• Weight loss—I wish I had taken body measurements before I did the Whole30. I only have my waist circumference and weight from an annual exam the day before my birthday. And really, I’m pear shaped so most of the inches came off my thighs and butt and aren’t represented here. I’ll also say that I didn’t lose as much weight as my clothes would lead me to believe. Many of the inches I lost happened toward the end of week 2 and seems to have been inflammation related. That probably coincides with why I have less aches and pains. Starting weight: 224
    Starting waist circumference: 36.5″

    Ending weight: 213
    Ending waist circumference: 34″

The granuloma annulare has not cleared up and I can’t tell any difference in it. It’s possible that my body is reacting to something other than what I’m eating or it’s possible that I might just need stay the course longer and let my body continue to heal. It went away when I was pregnant with with my youngest (your immune system lowers during pregnancy) and it took a couple of months for it to resolve then. It’s not too bothersome, so I’m not going to stress out about it; I’ll just keep avoiding pedicures. Sigh.

I saw more and different benefits than I expected. I’m not entirely sure why. I suspect that my body is probably more sensitive to sugar and other “things” in the food I’ve been eating than I had recognized. The next step is to try to reintroduce foods that I feel like I cannot live without and see how my body reacts to them; I should have eliminated foods for long enough that I’ll be able to recognize how my body feels after I eat any that are potentially inflammatory. There’s not a ton I’m dying to have back, other than wine, chocolate, and maybe some cheese. But because I now fully recognize that my stress foods are alcohol and sweet stuff, I’m going to really have to monitor those two.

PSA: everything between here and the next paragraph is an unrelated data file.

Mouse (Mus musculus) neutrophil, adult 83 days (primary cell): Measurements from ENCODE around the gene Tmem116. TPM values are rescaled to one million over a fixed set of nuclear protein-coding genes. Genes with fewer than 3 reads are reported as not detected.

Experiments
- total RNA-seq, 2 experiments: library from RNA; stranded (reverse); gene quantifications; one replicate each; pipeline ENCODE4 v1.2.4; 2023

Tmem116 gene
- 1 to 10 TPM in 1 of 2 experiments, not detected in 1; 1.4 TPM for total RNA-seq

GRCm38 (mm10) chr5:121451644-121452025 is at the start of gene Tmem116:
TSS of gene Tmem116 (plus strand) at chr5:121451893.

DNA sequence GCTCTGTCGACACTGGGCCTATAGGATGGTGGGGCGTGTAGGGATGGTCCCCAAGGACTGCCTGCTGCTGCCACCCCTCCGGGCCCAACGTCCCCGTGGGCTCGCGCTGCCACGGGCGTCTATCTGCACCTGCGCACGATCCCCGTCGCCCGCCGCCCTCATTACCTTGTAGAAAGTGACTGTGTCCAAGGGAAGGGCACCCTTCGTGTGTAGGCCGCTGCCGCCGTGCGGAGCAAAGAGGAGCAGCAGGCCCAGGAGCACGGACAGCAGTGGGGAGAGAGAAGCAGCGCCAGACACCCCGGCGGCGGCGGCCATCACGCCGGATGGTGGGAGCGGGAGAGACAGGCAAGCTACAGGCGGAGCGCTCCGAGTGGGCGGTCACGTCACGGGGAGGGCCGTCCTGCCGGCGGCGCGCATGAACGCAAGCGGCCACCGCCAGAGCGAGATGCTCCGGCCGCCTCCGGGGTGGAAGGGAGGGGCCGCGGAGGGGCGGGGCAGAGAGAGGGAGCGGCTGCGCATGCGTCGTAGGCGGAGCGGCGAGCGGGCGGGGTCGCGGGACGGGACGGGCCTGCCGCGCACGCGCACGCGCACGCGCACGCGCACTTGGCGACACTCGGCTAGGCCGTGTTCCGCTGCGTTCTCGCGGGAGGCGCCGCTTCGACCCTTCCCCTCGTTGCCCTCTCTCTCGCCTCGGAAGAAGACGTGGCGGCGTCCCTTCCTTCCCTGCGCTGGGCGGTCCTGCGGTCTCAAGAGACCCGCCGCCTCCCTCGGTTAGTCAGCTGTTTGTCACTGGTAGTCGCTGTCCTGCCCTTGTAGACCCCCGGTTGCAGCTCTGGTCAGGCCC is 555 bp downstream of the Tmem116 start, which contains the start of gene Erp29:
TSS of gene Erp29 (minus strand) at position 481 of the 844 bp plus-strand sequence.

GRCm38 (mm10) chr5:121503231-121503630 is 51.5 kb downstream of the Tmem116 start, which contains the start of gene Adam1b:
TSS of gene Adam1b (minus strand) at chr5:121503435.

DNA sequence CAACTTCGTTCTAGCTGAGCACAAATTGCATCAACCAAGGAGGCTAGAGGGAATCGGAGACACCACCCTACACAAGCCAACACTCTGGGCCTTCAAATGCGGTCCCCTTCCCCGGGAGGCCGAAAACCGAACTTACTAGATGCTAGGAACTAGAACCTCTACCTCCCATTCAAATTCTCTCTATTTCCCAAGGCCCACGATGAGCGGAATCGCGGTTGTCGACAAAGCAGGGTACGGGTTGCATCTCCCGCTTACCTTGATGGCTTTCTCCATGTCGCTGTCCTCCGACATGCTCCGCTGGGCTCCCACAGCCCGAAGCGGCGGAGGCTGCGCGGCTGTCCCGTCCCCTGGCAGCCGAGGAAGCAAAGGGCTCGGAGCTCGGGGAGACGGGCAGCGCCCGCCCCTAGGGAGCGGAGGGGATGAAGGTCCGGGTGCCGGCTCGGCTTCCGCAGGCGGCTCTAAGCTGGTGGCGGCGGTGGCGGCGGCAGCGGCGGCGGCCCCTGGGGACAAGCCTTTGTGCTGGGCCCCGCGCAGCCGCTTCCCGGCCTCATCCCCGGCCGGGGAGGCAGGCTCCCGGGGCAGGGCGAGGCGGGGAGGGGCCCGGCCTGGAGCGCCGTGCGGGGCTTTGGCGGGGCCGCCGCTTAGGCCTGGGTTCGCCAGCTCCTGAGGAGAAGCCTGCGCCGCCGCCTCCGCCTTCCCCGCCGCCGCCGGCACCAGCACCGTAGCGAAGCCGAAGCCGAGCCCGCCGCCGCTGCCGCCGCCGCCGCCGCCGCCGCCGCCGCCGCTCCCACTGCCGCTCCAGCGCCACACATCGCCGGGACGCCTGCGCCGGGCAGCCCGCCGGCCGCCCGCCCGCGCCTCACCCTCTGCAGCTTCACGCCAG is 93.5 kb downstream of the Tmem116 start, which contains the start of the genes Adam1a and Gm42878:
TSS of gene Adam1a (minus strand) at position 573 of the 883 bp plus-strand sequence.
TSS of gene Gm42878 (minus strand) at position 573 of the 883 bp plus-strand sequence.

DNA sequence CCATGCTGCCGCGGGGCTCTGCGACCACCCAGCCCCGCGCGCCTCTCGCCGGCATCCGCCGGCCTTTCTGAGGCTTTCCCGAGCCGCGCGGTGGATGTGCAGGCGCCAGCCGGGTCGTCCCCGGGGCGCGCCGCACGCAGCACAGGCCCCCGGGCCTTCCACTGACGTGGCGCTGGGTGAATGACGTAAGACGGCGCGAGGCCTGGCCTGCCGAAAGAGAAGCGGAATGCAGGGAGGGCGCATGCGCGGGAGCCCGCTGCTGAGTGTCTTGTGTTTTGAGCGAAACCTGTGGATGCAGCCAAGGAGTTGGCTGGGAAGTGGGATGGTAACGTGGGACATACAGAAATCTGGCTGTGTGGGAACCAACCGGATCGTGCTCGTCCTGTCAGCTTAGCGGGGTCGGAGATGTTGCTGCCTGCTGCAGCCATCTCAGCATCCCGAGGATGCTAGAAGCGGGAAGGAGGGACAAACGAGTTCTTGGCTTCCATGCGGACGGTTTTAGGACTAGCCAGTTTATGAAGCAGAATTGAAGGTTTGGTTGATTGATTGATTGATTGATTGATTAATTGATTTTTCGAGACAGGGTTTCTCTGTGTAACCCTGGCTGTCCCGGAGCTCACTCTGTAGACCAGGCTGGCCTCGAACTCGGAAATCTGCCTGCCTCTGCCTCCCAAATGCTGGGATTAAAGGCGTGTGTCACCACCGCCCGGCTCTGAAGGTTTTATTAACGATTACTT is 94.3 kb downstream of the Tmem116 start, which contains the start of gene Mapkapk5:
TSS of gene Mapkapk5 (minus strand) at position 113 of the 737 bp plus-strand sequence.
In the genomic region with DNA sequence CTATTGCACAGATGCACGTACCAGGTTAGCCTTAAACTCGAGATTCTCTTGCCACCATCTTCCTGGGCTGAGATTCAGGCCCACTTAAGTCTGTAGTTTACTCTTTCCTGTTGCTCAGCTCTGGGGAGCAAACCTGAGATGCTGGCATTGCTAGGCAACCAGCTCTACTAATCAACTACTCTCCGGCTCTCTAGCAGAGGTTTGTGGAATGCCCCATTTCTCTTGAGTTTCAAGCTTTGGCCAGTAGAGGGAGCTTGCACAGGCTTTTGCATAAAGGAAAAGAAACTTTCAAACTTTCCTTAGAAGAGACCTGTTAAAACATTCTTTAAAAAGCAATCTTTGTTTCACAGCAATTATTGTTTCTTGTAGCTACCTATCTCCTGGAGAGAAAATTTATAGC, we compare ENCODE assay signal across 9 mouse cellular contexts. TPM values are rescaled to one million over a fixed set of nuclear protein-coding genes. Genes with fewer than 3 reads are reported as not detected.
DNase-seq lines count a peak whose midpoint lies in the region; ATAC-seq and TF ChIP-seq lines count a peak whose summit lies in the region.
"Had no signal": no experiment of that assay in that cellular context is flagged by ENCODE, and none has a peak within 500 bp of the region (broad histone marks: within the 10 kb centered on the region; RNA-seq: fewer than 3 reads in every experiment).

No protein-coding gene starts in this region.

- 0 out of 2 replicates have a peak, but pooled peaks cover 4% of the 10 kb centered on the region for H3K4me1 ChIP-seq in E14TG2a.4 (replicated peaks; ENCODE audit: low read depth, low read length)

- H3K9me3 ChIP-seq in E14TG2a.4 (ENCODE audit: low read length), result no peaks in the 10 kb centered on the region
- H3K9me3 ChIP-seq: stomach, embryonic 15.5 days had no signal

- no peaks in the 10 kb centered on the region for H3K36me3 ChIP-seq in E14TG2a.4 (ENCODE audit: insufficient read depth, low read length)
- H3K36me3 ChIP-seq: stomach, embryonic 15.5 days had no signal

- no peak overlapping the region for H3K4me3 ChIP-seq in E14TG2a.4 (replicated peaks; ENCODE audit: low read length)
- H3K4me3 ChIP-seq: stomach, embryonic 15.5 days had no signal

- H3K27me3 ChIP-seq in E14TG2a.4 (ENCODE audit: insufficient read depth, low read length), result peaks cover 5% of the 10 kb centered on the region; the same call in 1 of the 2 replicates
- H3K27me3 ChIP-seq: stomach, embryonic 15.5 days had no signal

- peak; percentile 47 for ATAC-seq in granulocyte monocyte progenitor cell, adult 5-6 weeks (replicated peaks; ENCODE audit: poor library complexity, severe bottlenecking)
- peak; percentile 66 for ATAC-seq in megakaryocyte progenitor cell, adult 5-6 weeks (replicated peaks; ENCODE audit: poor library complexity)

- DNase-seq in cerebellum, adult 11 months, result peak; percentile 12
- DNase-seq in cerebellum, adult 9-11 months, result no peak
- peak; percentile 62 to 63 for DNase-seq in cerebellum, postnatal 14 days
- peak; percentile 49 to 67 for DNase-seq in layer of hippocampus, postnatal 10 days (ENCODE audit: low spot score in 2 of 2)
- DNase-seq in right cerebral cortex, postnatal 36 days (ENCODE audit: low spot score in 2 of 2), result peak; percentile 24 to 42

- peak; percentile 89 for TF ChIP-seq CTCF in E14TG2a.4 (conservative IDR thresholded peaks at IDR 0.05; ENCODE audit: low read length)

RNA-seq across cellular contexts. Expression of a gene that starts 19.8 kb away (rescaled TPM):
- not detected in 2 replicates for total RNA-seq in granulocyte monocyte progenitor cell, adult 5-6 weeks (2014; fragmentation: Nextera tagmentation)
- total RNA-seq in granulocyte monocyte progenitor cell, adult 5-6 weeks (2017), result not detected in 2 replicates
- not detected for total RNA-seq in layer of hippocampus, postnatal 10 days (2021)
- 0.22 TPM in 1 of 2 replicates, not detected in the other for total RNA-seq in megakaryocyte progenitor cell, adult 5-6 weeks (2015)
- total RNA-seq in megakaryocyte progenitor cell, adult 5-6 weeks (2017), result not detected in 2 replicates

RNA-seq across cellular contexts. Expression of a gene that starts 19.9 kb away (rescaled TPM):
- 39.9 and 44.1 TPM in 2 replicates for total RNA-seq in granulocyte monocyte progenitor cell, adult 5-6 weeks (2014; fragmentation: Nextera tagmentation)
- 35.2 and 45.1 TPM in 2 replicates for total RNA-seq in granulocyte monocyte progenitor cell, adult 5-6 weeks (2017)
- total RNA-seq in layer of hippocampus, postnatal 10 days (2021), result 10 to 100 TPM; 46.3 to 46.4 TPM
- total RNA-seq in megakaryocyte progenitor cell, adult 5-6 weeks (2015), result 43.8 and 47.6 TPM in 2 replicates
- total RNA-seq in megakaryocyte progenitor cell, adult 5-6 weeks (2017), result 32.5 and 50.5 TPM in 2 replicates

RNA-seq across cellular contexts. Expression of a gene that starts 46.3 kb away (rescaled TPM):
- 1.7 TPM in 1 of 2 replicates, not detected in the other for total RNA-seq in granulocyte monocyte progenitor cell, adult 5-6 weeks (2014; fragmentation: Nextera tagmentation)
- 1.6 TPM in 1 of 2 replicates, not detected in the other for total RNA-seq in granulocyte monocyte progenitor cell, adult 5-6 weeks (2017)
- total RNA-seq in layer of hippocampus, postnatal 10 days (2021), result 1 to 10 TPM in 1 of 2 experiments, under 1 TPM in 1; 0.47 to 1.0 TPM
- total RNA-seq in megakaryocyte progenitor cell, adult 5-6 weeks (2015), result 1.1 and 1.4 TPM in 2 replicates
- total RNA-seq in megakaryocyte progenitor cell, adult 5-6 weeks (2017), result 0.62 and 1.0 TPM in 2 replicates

And there you have it. I’m not going to just jump back into the way I was eating. I’ll probably still seem like I’m being a PITA when I don’t eat something that seems incredibly normal to someone else. But I don’t want to go back to feeling like I did (I just can’t), and I still have some things I want to accomplish. I want to see if I can get back into running now that I’m not hurting so much. I want to keep being able to roll around on the floor with Emma and Aurora. I want to be able to run away from the zombies during the Apocalypse without peeing myself because I’m obese and inflamed (did anyone read this far?).

Thanks to everyone who followed along and cheered me on. I really do appreciate it. Facebook* lends to a lot of negativity in the world, I think, but I feel like I was able to use it to my advantage with this project. So, to my friends near and far, I appreciate you all.

One last thing, if you are looking to do a Whole30 of your own, I’d be happy to cheer you on!

*I initially documented my journey on my personal Facebook page.